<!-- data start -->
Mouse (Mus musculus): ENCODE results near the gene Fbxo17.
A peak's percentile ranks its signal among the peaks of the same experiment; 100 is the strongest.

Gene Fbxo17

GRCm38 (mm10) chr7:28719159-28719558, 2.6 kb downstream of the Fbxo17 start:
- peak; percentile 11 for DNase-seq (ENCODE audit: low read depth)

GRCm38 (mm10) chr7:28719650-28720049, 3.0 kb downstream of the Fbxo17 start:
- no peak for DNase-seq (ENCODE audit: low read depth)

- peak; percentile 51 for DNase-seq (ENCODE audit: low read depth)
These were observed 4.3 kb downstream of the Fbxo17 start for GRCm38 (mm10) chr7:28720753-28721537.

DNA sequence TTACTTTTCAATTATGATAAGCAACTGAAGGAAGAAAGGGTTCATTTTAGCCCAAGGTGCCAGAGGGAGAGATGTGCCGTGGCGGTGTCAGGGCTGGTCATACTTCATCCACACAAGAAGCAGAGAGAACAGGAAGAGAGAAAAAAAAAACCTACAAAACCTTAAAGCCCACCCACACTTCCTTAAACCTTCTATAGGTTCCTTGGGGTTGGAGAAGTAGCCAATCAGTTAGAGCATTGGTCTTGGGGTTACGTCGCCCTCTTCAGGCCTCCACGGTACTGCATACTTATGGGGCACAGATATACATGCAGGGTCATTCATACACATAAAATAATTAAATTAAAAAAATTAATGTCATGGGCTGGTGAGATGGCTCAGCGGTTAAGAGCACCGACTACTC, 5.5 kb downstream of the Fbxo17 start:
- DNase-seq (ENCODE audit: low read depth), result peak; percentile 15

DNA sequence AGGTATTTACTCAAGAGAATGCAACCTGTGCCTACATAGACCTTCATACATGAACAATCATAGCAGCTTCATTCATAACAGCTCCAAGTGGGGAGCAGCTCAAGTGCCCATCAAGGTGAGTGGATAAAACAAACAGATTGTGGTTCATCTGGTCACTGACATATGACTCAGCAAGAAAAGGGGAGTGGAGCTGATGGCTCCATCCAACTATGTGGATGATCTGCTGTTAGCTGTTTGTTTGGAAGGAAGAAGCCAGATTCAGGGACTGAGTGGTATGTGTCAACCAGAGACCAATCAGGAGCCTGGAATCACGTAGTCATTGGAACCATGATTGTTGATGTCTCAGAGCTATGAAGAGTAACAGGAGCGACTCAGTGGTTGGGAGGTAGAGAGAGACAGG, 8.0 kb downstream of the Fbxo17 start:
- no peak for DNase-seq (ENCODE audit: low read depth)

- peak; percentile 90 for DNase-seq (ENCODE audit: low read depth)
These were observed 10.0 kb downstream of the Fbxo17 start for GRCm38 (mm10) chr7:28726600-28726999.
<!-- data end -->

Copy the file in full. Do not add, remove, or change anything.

Mouse (Mus musculus): ENCODE results near the gene Fbxo17.
A peak's percentile ranks its signal among the peaks of the same experiment; 100 is the strongest.

Gene Fbxo17

GRCm38 (mm10) chr7:28719159-28719558, 2.6 kb downstream of the Fbxo17 start:
- peak; percentile 11 for DNase-seq (ENCODE audit: low read depth)

GRCm38 (mm10) chr7:28719650-28720049, 3.0 kb downstream of the Fbxo17 start:
- no peak for DNase-seq (ENCODE audit: low read depth)

- peak; percentile 51 for DNase-seq (ENCODE audit: low read depth)
These were observed 4.3 kb downstream of the Fbxo17 start for GRCm38 (mm10) chr7:28720753-28721537.

DNA sequence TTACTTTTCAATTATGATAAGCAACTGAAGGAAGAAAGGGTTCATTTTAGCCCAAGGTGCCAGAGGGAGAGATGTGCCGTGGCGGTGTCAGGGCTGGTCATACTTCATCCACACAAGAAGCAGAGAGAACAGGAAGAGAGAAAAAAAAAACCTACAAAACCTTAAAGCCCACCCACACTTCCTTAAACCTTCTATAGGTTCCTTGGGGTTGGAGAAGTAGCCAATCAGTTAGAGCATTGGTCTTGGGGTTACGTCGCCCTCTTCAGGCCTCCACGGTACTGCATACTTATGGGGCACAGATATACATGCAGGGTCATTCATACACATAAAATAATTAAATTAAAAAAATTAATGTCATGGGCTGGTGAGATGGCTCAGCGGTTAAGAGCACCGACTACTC, 5.5 kb downstream of the Fbxo17 start:
- DNase-seq (ENCODE audit: low read depth), result peak; percentile 15

DNA sequence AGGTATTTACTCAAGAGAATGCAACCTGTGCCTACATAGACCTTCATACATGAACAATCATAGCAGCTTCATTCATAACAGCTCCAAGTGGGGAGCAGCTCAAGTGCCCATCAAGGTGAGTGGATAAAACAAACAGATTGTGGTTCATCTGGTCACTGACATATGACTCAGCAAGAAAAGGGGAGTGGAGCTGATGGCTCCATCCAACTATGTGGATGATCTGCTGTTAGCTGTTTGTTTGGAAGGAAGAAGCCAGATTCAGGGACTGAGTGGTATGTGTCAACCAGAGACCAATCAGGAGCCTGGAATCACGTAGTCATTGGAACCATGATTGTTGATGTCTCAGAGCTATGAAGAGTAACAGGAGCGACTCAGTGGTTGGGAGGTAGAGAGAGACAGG, 8.0 kb downstream of the Fbxo17 start:
- no peak for DNase-seq (ENCODE audit: low read depth)

- peak; percentile 90 for DNase-seq (ENCODE audit: low read depth)
These were observed 10.0 kb downstream of the Fbxo17 start for GRCm38 (mm10) chr7:28726600-28726999.